Oman has not suffered any IED attacks since AOAV started monitoring explosive violence. However, Oman’s neighbouring states are highly impacted by IEDs and terrorism, particularly Yemen. Given its position in the Middle East and its cooperation with Western states, such as the US and UK, it has the potential to be a valuable target to terrorist groups.
As Oman’s primary insecurity is the border with Yemen, border security has remained a vital component of Oman’s efforts to prevent IED and other terrorist attacks in the country. The border with Saudi Arabia is also of concern. Over the last few years Oman has been engaged in building a border fence along its boundary with Yemen. This aims to prevent unregulated entry into Oman, which can benefit terrorists and smugglers.
However, further progress on border security is hampered by limited resources and the need for further border security training.
The policing system is relatively new to Oman, who only 40 years ago conducted internal security through walis, who acted as a type of local governor. Now, internal security is governed by the Royal Oman Police (ROP). They are responsible for carrying out terrorism investigations, customs and border security. The Special Task Force of the ROP is accountable for dealing with explosives, and monitors the use of commercial explosives. The Special Task Force are on call to respond to emergencies.
To counter violent extremism, Oman has engaged in efforts such as “Islam in Oman” – a campaign aimed at promoting tolerance. Interfaith dialogue has also been promoted as part of the government’s projects.
Oman has received training from US government. As border security is a principal concern, Oman has frequently engaged in the US’s Export Control and Related Border Security programs. Oman is also a participant in the US Antiterrorism Assistance (ATA) program. This has seen further training provided to Oman on border security, as well as cyber security and investigations. In 2014, the Royal Oman Police Customs Agency in Muscat conducted a week-long Chemical, Biological, Radiological, Nuclear, and Explosives (CBRNe) Commodity Identification Training and Interdiction Tabletop Exercise, with the assistance of the US. This aimed to strengthen Oman’s ability to detect and interdict smuggled materials of this kind.
Oman is also assisting the US. Oman has accepted many of the Guantanamo inmates that have been released for resettlement and has insured proper security and humane conditions for them. They have also provided a diplomatic channel between Middle East states and the West, as well as intelligence for counter terrorism operations.
Bilateral cooperation has also seen increased information sharing and training between Oman and Pakistan.
As a member of the GCC, Oman’s C-IED capabilities have benefited from workshops on customs control.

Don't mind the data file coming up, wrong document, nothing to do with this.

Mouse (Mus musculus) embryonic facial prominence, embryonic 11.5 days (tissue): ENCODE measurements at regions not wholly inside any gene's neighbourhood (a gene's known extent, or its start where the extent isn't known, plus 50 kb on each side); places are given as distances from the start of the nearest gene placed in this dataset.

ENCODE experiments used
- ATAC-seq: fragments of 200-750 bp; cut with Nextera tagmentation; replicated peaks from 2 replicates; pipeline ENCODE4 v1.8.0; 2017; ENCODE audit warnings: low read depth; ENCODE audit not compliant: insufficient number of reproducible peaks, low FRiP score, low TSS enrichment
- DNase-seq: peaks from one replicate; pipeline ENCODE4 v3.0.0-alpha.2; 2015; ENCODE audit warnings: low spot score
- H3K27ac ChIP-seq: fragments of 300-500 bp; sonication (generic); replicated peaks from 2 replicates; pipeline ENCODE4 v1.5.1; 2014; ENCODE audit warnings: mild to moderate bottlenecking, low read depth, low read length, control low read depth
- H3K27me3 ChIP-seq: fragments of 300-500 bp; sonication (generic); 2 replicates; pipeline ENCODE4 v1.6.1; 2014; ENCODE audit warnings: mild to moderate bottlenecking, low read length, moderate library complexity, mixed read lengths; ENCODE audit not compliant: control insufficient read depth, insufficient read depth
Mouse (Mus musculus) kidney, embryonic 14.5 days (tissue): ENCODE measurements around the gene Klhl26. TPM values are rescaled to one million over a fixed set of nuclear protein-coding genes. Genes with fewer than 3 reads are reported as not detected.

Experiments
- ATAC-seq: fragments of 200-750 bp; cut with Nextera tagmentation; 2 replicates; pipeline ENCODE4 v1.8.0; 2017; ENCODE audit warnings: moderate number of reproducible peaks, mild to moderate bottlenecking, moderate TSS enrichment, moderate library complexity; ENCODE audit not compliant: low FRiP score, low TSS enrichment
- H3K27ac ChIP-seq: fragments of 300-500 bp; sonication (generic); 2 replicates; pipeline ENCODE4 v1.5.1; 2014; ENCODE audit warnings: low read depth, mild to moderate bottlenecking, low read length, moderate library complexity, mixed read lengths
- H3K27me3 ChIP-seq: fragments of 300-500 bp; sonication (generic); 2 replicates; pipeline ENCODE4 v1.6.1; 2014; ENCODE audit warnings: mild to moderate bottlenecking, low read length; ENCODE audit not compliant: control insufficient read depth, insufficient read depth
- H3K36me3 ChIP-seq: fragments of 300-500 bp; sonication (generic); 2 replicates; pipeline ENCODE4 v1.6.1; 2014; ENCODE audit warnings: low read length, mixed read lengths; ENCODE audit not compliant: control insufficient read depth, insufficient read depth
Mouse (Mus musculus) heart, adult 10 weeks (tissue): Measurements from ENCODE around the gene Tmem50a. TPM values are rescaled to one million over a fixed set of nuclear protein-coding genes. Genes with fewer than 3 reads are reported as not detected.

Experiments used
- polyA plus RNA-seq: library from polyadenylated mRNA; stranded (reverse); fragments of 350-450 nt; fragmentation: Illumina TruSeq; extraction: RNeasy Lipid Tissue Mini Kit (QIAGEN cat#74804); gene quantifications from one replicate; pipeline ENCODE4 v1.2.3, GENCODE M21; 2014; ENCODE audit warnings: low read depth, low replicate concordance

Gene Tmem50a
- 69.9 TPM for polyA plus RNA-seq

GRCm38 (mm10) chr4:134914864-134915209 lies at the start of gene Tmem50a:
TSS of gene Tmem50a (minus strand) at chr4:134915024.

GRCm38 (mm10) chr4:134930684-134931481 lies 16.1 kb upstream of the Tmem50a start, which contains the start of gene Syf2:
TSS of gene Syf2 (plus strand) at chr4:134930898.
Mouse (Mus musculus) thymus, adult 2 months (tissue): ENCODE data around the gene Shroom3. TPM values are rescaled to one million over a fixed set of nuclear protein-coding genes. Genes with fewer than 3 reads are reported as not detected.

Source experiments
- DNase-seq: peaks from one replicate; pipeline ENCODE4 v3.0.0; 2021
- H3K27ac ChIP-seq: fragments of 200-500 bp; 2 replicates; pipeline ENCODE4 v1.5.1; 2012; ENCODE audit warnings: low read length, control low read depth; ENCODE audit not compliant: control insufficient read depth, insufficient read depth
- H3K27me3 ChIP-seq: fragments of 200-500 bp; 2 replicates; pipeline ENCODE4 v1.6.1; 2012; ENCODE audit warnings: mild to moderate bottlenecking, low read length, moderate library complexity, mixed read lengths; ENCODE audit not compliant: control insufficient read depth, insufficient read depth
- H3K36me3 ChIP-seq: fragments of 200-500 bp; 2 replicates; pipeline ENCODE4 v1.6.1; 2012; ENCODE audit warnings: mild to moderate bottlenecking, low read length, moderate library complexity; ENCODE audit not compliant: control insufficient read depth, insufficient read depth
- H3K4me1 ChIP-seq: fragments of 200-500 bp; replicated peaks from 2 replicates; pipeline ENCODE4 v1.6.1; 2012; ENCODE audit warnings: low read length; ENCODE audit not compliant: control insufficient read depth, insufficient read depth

Oman is a member of the MENAFATF and acted as MENAFATF president in 2015. Oman is one of the states in the region that is most aligned with international counter terrorism financing standards. Oman must now work to make their counter terrorism financing framework as effective as possible to increase investigations and prosecutions against terrorism financers.
Oman is a member of the Global Coalition to Counter ISIL, and has pledged to provide military support, humanitarian aid, and to assist in halting the flow of funds and fighters to the group. The country has been commended by the US for their contributions. However, it is not clear exactly what Oman’s contribution has been, though it has been reported that the country generated no foreign fighters serving in Iraq and Syria, as of September 2015.
Oman is also involved in the counter terrorism efforts of the Arab League and the OIC.
NGO and private company support
In recent years it is mostly commercial entities that helped Oman improve its C-IED and counterterrorism capacity.
In March 2015, Oman contracted SITA, a border management specialist to provide a fully integrated border management system and the tools to manage, monitor and operate the borders effectively. The system covers visa processing and security clearance, passenger processing and visitor information. This will be integrated into Oman’s existing border management solutions to provide better information about those coming into and exiting the country.
To see the areas of the published report, see here. To see a list of all the C-IED actors examined as part of the project, please go here. To read the full report, ‘Addressing the threat posed by IEDs: National, Regional and Global Initiatives’, see here. To see those engaged in the Middle East, the Sahel, North Africa or other highly impacted countries please see here, here, here, and here respectively. This research was made possible by funding from the NATO Counter Improvised Explosive Devices Centre of Excellence (C-IED COE) and the Norwegian Ministry of Foreign Affairs.
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